Did L.A.’s experiment with free buses work?

When fares came back, ridership dropped, but not for long

Illustration of a bus at a stop


For almost two years, as the pandemic raged, the Los Angeles County Metropolitan Transportation Authority made its buses free. Ridership, for the most part, climbed steadily, and at a faster rate than on trains, which still charged a fare. 


Some hailed the experiment as proof that free transit is a surefire way to draw riders. So what happened when the fares came back on Jan. 10? 


Bus ridership dropped 10% from the prior month. Rail passengers barely budged. Those numbers held steady in February, as well. By March, however, as gas prices rose, riders flocked to both bus and rail. 


Bus ridership returned faster than rail in Los Angeles


Does that prove that free fares drive people to public transit? Making a conclusive case is tricky because there were so many other factors at play, such as the rapid spread of the Omicron variant in early January, followed by spiking gas prices in March. 


Economic animals

However, some see the policy as playing an influential role. “People are economic animals,” said Prof. James Moore, director of the USC Transportation Engineering Program. That applies to free fares as well as rising gas prices. “If they can’t afford to fill their automobile gas tanks, they still have to get to work,” Moore added.


Low-income riders, many of whom can’t afford cars, make up 70% of Metro’s ridership. “Transit riders are to some degree captives,” said Moore. “They’re on these vehicles because they don’t have much in the way of alternatives.” 


That’s even more true for bus riders than train passengers. “You do tend to see discretionary riders using rail more often because maybe they work at a specific location and the railway goes straight there,” said Metro Communications Director Dave Sotero. Discretionary riders have the option of driving, in contrast to captive riders who must use transit because they don’t own cars. 


Overall bus vs. rail ridership Los Angeles


Another factor influencing the numbers, Sotero notes, may be a gradual return to the office for some workers as pandemic restrictions lift. “I have to go into work three days a week now, and I could work from home twice a week,” he said. “But that means I’m riding Metrolink three days a week, whereas I didn’t ride it for two years in a row during the pandemic.”


Even though bus operators are supposed to be collecting fares, enforcement remains lax. Mendy Kong, a 21-year-old student who commutes to school by bus, described how some passengers still hop on buses through the back door and not pay.


“Drivers are going to get paid either way whether you’re paying or not, so for the most part they’ll let you on if you are struggling,” Kong said. 


Going Fareless 

Part of why Metro was able to go fareless in the first place was thanks to, well, taxpayers. Los Angeles County voters passed Measure M in 2016. The local sales tax will generate $120 billion for Metro over the next four decades, a situation unique from other U.S. transit authorities. Bus and train fares then make up about only 15-20% of Metro’s annual operating funds, Jacob Wasserman, a research project manager at the UCLA Institute of Transportation Studies, told KCRW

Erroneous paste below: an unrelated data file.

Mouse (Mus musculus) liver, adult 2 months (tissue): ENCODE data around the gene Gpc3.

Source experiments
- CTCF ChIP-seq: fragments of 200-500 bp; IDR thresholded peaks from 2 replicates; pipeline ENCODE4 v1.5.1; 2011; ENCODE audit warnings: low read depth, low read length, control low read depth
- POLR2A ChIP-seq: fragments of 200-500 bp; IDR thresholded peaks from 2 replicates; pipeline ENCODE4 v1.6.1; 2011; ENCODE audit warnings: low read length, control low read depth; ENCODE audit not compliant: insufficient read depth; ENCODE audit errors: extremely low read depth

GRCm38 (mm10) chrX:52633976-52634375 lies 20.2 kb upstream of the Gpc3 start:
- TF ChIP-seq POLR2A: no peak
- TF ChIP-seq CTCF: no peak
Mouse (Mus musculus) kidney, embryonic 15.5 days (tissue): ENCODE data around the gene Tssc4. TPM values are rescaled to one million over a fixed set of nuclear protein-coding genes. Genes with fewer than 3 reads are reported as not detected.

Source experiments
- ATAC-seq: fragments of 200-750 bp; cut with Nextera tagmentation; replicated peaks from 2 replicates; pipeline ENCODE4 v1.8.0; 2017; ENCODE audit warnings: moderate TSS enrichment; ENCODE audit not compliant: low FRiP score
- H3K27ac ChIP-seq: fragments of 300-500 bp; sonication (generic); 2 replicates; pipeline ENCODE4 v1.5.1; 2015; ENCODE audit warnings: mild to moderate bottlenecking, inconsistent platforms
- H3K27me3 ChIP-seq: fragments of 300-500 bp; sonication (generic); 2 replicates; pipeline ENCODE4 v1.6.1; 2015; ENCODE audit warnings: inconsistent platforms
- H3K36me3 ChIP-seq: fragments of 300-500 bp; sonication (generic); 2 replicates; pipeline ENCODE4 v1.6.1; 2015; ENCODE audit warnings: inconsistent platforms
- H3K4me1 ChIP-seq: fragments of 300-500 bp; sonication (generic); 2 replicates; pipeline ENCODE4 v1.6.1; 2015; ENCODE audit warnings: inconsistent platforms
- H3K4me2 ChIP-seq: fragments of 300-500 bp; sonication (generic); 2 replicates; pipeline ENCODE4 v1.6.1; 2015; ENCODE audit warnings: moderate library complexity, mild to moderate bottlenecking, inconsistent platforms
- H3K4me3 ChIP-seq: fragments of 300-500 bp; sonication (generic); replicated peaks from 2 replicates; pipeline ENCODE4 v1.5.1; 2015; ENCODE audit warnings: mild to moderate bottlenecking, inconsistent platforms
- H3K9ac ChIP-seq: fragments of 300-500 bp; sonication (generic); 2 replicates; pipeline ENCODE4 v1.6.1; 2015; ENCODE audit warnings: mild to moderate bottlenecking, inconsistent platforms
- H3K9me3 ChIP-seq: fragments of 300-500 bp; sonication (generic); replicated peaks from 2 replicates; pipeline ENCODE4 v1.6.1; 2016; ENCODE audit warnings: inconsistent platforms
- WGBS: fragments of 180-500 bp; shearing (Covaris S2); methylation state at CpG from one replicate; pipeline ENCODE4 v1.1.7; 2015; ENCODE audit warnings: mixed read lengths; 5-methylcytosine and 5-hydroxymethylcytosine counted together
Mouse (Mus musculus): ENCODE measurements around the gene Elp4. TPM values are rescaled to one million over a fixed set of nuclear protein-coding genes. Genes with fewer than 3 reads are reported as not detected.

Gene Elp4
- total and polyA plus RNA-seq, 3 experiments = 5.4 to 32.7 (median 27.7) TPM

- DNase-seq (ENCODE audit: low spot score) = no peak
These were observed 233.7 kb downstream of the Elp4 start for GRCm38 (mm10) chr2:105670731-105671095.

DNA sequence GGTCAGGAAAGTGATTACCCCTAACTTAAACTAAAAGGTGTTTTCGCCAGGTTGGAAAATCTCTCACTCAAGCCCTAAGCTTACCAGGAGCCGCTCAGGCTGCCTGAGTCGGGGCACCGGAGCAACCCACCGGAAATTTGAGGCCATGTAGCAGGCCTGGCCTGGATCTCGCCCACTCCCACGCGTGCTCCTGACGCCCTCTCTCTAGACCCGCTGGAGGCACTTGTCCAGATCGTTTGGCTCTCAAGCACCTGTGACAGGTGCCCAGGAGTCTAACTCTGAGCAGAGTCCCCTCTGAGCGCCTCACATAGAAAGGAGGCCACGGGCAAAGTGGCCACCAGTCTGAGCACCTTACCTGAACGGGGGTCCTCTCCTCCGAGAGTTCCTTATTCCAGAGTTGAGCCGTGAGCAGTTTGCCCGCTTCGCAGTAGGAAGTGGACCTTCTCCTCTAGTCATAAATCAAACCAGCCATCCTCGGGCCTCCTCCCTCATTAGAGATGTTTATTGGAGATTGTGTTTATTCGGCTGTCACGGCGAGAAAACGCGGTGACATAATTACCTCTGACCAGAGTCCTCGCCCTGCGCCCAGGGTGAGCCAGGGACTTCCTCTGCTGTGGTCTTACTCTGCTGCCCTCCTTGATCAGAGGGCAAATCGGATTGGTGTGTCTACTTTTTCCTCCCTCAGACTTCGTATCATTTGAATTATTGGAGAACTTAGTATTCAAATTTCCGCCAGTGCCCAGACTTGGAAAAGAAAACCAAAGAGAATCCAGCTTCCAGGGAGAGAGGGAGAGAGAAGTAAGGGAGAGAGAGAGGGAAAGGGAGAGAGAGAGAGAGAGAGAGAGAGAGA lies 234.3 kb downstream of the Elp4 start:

“It’s a small but important source of revenue for the agency, and, at this point, we can’t afford to provide free rides for the entire populace of L.A. riders,” Sotero said.


Still, that doesn’t mean Metro has given up on a fareless future.


It has a program called  Low Income Fare is Easy,” or LIFE, which provides discounts and free 90-day passes for first-time low-income riders. 


“We’re looking for additional funding opportunities to potentially provide free fares for riders in the future,” Sotero said. “So we haven’t abandoned the idea, but it is going to require that we identify other funding sources to make it happen.”


Other cities, both in the U.S. but mostly abroad, have experimented with free transit systems. In California, the City of Commerce has a free bus system that dates back to 1962, one of the few free bus systems in the country.


Kong, the student, was able to qualify for Metro’s LIFE program, making bus rides free for them even after fares were reinstated in January. However, the express bus Kong takes as part of their commute is not included, and costs $2.75 one way. 


“If you think about it, at least $2.75 a day, it adds up,” said Kong, who now spends around $25 a month on public transportation and has to budget for the extra cost. 


“Free fares are important to me because I don’t want to pay money to get around,” Kong said. “[Transportation] is a basic human right.”


How we did it: We examined monthly ridership data for both rail and bus from the Los Angeles County Metropolitan Transit Authority for the past three years.


Have questions about our data? Write to us at askus@xtown.la.